DC Entertainment (via Entertainment Weekly)

An updated Scooby-Doo? DC Entertainment is rebooting old Hanna-Barbera cartoons

Nostalgia is big business in pop culture. That especially applies with TV and movies, as you surely know. Just about every TV show that was popular during the past 20 to 30 years (maybe even within the past decade) seems like it’s being revived in one form or another. And at the movies, anything resembling a brand is fertile material for a reboot or sequel. Star Wars essentially took over the world for the past two months.

But DC Entertainment might be pushing our affection for the past a bit too far with an upcoming project. The publisher announced on Thursday that it will be rolling out an all-new line of comic books based on the Hanna-Barbera cartoons that populated television in the 1970s and 1980s. But properties like Scooby-Doo and The Flintstones aren’t just going to be revived as the iconic images that we remember. These new comics are going to be updated versions of favorite characters.

Check out the 2016 incarnation of The Flintstones, as first seen from Entertainment Weekly:


OK, a comic book probably shouldn’t be judged solely on one image. But this looks just about as bad as the 1994 live-action movie starring John Goodman as Fred Flintstone, Rick Moranis as Barney Rubble, and Rosie O’Donnell as Betty Rubble. (It might actually lean more toward the 2000 prequel for which Goodman and Moranis couldn’t be convinced to return. Stephen Baldwin as Barney? Viva Rock Vegas? This really happened.)

“I think what you find right now is there’s so much material on pop culture, and these characters resonate with so much of our fanbase,” DC Entertainment co-publisher Dan Didio told EW‘s Andrea Towers. “It was so fun to go out and look at them, but not just bring back versions that existed 40, 50 years ago and really look at it the way of saying, if these characters were created and interpreted today, how would they exist? So we handed off our materials to a number of top creators, and what came back was an exciting look that felt very true to the existence of the characters.”

DC Entertainment (via Entertainment Weekly)

DC Entertainment (via Entertainment Weekly)

So Scooby-Doo is now Scooby Apocalypse, making Shaggy looks like someone who wants to sell you an artisanal hemp blanket and maybe plays bongos on a street corner on Saturdays. Freddy looks like a bro, which he probably always has been. But his ascot has been traded in for a bandana and tribal tattoo. Daphne is a weapon-toting asskicker that fits alongside Rey, Imperator Furiosa and Black Widow among female warriors in current pop culture. And Velma… well, geeks are chic now, right? So that probably works. Even if she’s controlling a drone.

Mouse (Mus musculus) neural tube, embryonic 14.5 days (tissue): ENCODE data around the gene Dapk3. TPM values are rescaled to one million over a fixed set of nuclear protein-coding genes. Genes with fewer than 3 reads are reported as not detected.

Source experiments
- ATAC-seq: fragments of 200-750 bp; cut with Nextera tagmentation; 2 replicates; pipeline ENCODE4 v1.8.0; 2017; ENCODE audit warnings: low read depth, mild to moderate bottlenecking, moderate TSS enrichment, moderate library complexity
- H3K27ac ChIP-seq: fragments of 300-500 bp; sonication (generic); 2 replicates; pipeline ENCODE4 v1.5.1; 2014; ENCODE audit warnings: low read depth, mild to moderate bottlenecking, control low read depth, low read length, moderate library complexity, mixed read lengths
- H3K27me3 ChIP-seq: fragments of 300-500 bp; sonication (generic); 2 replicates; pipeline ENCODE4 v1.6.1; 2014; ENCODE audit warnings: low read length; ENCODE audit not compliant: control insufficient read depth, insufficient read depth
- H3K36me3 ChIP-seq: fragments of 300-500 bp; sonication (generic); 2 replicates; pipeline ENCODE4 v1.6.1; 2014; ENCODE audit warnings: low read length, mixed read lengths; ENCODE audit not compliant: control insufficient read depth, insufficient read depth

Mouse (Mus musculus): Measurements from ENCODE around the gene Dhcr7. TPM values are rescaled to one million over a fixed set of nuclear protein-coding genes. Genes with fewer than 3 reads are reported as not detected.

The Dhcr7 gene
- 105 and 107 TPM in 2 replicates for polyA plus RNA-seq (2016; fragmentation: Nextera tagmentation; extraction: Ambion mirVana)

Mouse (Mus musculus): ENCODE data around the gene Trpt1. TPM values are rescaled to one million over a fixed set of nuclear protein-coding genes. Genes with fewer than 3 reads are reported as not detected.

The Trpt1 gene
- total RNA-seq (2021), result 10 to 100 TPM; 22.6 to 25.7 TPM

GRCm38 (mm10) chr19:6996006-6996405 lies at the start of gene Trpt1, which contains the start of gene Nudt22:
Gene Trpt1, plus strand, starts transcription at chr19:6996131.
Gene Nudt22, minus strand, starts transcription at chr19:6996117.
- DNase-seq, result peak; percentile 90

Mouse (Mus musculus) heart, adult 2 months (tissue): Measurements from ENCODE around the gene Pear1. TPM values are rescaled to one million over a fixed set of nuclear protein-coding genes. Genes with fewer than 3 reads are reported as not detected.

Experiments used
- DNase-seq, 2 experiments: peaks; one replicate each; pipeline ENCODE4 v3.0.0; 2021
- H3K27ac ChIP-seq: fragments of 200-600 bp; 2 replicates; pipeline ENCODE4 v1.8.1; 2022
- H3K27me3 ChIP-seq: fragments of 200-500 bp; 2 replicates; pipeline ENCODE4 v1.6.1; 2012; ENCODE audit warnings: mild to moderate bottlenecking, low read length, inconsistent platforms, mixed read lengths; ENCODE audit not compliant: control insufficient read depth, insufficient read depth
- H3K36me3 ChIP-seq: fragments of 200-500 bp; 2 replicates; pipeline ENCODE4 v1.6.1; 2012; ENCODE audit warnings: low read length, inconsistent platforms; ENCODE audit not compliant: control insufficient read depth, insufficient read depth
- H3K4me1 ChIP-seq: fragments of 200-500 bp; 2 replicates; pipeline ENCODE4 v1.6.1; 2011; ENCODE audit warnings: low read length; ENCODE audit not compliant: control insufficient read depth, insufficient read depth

But what is Scooby-Doo wearing on his right eye? Is that some kind of monocle that detects paranormal beings? “Apocalypse” would seem to imply zombies. So is the Scooby Gang now a group of zombie hunters or ghostbusters? Actually, that’s a suitably modern update. Those meddling kids were basically ghost detectives, investigating the supernatural. Perhaps we should just be thankful that we’re not getting a found-footage movie titled Paranormal Activity: Scooby-Doo. Or is this going to be a comic book version of that? Oh no…

“We didn’t want to just repeat what people saw in the past,” DiDio added. “It’s really important for this to resonate with folks who have never even heard of the characters. If this is the first they’re seeing it, we want them to be enjoying the material. So from our standpoint, our goal is to make this exciting and accessible to all generations, whether they’re fans of the material and the characters or not.”

DC Entertainment (via Entertainment Weekly)

DC Entertainment (via Entertainment Weekly)

But some of us older folk might still be a pushover for nostalgia. I’m an easy sell on anything with Jonny Quest or Space Ghost, for instance.

OK, we’ve teased about these updated versions of beloved characters so far. But DC Entertainment does have a good point in that these properties need to be updated for new audiences to have a broader appeal, and not just appeal to 30-to-40-year-olds who remember Scooby-Doo fondly, but would probably rather just watch the old cartoons on DVDs or streaming video. But DC likely can’t just publish a book about paranormal detectives and expect to be successful. A brand has to be attached. Thus, we get The Hipster Scooby Gang.

Is it too much to ask for Space Ghost Coast to Coast also returning? Yes, the late-night talk show space is very full these days, but Space Ghost interviewing celebrities could be “exciting and accessible to all generations.” Maybe it could come back as an Internet talk show. How much more 2016 could you get than that?

[Entertainment Weekly]

Ian Casselberry

About Ian Casselberry

Ian is an editor for The Comeback and Awful Announcing, also covering baseball at The Outside Corner and pop culture for The AP Party. He has written for Yahoo! Sports, MLive.com, Bleacher Report and SB Nation, and provides analysis for several sports talk radio shows each week. He currently lives in Asheville, NC.